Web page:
Vaccines are provided in small vials which must meet strict quality specifications to ensure integrity, efficacy and patient safety. In a plant that produces vaccine vials, several image processing systems ensure that all quality criteria are met.
Due to the covid pandemic, there has been an increasing focus on vaccines in recent years. Zahoransky Automation & Molds GmbH takes a different approach to producing vaccine containers than the usual one, explains Berthold Schopferer, Head of Project Planning at Zahoransky, based in Freiburg, Germany: "Our injection molding and automation solution molds the containers from plastic in the clean room and assembles the TPE closure aseptically without any intermediate stations. In addition, we use special design measures to ensure that contamination is excluded."
Automating defect detection with reliable, industry proven vision solutions
In order to check vaccine containers for compliance with industry specifications and to ensure that only defect-free vials are filled with vaccine, the Zahoransky engineering team turned to Visuelle Technik GmbH, with whom they had previously implemented a number of systems for inspecting syringes with suitable vision systems.
Testing from four sides ensures completeness of inspection
The goal of the vision solution was to detect injection and cosmetic defects, such as air inclusions, mist in the material, small particles debris, surface scratches, over-molding, under-molding, deformations, flow lines, and others. These defects, which can be as small as a few µm, are reliably detected on the component, and defective vials are removed from the process. For this task, the team at Visuelle Technik GmbH developed a solution with their team that consists of four stations.
"At the first station, the vials are inspected from above. The area of interest here is the top edge of the vials, on which the cap is later placed and which must be free of defects to ensure that the containers are leak-proof," says Sebastian Paschun, managing director of Visuelle Technik. "The second station gauges the complete side view of the vials, checking the height, width, and various other dimensions. To check the entire shell surface in the side view, the third station works with a line-scan camera in front of which the vials are rotated. Here, an illumination concept developed by Visuelle Technik and physically implemented by Zahoransky is used. Finally, the bottom of the containers is inspected at the fourth station."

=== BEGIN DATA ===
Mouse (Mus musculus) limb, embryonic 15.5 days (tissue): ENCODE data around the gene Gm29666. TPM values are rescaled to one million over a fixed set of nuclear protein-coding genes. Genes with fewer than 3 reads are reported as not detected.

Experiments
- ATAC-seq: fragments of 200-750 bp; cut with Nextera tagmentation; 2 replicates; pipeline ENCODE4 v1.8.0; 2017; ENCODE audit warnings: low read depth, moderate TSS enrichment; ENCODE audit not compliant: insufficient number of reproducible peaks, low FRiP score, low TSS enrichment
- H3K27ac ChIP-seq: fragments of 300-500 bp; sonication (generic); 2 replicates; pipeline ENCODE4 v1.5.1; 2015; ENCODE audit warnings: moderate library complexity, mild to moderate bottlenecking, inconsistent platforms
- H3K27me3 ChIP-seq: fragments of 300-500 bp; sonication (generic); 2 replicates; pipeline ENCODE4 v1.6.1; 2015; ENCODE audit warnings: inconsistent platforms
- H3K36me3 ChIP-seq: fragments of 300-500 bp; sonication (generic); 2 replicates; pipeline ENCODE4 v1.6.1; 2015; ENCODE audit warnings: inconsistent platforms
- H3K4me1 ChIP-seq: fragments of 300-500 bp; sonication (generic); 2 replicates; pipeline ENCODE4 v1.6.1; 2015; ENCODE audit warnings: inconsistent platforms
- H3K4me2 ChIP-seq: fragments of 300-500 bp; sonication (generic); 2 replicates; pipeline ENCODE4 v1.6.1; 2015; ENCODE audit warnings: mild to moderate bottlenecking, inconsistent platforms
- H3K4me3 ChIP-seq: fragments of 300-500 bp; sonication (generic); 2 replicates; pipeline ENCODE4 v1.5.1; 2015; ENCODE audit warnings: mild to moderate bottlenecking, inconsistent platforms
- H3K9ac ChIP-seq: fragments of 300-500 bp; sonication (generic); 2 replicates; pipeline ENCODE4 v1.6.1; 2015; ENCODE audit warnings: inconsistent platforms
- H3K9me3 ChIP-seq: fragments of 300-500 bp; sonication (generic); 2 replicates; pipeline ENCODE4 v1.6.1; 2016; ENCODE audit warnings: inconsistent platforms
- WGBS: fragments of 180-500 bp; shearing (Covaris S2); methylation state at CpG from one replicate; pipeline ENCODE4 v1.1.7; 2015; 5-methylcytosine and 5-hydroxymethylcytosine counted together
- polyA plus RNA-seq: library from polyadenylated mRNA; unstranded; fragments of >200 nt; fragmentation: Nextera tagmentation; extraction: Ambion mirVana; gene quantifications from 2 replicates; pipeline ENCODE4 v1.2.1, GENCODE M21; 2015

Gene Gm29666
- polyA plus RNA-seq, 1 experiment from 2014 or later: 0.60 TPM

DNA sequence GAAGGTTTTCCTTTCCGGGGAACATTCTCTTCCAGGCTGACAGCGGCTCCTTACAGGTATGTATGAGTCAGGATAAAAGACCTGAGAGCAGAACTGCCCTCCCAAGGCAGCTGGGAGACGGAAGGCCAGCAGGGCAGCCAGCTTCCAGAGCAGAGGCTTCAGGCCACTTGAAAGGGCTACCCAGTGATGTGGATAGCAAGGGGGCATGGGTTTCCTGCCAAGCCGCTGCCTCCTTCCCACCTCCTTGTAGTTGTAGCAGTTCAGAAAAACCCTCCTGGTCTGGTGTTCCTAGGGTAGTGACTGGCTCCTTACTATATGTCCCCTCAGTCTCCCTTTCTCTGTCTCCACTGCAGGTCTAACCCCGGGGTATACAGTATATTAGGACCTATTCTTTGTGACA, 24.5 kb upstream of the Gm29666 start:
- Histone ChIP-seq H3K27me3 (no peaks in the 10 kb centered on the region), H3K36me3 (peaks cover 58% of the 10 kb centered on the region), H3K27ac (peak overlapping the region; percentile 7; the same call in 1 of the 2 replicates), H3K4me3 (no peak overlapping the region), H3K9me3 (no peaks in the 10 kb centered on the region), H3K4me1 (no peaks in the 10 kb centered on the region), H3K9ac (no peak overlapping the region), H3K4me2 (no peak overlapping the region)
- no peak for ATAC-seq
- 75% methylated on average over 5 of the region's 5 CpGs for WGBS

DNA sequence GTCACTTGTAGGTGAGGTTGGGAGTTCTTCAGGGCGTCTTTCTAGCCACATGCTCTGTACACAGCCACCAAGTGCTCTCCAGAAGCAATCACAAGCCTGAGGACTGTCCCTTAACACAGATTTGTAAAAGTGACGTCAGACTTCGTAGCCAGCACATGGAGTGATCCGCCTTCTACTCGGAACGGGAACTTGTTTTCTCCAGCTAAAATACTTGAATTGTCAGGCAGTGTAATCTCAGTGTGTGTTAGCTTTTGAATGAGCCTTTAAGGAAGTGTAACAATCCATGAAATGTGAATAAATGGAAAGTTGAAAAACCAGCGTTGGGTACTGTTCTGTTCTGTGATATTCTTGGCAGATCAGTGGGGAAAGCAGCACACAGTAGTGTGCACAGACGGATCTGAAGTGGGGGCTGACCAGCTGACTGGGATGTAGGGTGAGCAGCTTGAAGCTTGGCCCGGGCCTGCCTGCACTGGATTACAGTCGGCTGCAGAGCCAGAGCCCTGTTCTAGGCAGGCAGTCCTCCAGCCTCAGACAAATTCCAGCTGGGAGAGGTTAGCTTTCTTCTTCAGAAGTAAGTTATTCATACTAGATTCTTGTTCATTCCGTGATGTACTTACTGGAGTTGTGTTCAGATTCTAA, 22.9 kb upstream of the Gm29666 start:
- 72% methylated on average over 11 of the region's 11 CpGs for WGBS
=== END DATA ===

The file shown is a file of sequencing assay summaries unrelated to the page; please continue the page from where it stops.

Multi-camera solution offers greater coverage and higher resolution imaging
Visuelle Technik was under great time pressure, recalls Paschun: "Due to the acute demand for vials, Zahoransky's requirement was to get the inspection systems deployed into production as quickly as possible. At this point, our experience from the systems we had previously developed for Zahoransky paid off. Due to the short time available, we adapted the existing, robust concepts to the new requirements and were thus able to implement this project successfully and within the tight deadline."
According to Paschun, a critical factor in this performance were the vision systems from Cognex: (4) In-Sight 9902 line scan cameras and (6) In-Sight 9912 area scan cameras are used in each of the ten production lines. Visuelle Technik selected these models due to their easy integration into the Zahoransky lines, problem-free integration into the existing Profinet network, and their ease of use and maintenance. "In addition, the In-Sight 9902 and 9912 with resolutions of 2,000 pixels per line and 12 megapixels, respectively, enable optimal conditions for highly accurate inspection performance, coupled with fast processing times. For the end customer, these smart cameras also offer the advantage of a modular design and thus enable extensions or a reduction in the number of cameras used if required.
Around the clock coverage with precise results and fewer false defects
The ten fully automated lines have been running at the end customer's site for many months at a machine rate of around 30 parts per minute and can produce vials in four different sizes of 2 ml, 6 ml, 10 m,l and 20 ml continuously, seven days a week, if required. "Our customer has reported back to us that they are extremely satisfied with the lines as well as the defect detection and they have been able to significantly reduce their rate of false defect," says Zahoransky application engineer Andreas Kirstein,. "The vision systems from Cognex and the precise implementation by Visuelle Technik have played a crucial role in this success."